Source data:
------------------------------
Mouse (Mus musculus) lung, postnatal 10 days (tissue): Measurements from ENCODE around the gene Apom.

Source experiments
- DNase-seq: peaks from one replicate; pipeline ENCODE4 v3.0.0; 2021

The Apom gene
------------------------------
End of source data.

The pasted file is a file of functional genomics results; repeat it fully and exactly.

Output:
Mouse (Mus musculus) lung, postnatal 10 days (tissue): Measurements from ENCODE around the gene Apom.

Source experiments
- DNase-seq: peaks from one replicate; pipeline ENCODE4 v3.0.0; 2021

The Apom gene